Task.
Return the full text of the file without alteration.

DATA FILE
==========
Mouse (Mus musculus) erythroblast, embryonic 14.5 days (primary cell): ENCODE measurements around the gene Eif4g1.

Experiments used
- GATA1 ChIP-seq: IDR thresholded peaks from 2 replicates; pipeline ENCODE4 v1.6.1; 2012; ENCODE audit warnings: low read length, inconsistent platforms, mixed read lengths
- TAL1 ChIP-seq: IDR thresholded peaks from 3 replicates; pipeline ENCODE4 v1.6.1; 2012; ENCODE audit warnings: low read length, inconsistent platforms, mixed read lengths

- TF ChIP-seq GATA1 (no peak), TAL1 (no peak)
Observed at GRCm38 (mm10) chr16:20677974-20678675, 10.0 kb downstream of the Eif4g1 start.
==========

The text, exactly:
Mouse (Mus musculus) erythroblast, embryonic 14.5 days (primary cell): ENCODE measurements around the gene Eif4g1.

Experiments used
- GATA1 ChIP-seq: IDR thresholded peaks from 2 replicates; pipeline ENCODE4 v1.6.1; 2012; ENCODE audit warnings: low read length, inconsistent platforms, mixed read lengths
- TAL1 ChIP-seq: IDR thresholded peaks from 3 replicates; pipeline ENCODE4 v1.6.1; 2012; ENCODE audit warnings: low read length, inconsistent platforms, mixed read lengths

- TF ChIP-seq GATA1 (no peak), TAL1 (no peak)
Observed at GRCm38 (mm10) chr16:20677974-20678675, 10.0 kb downstream of the Eif4g1 start.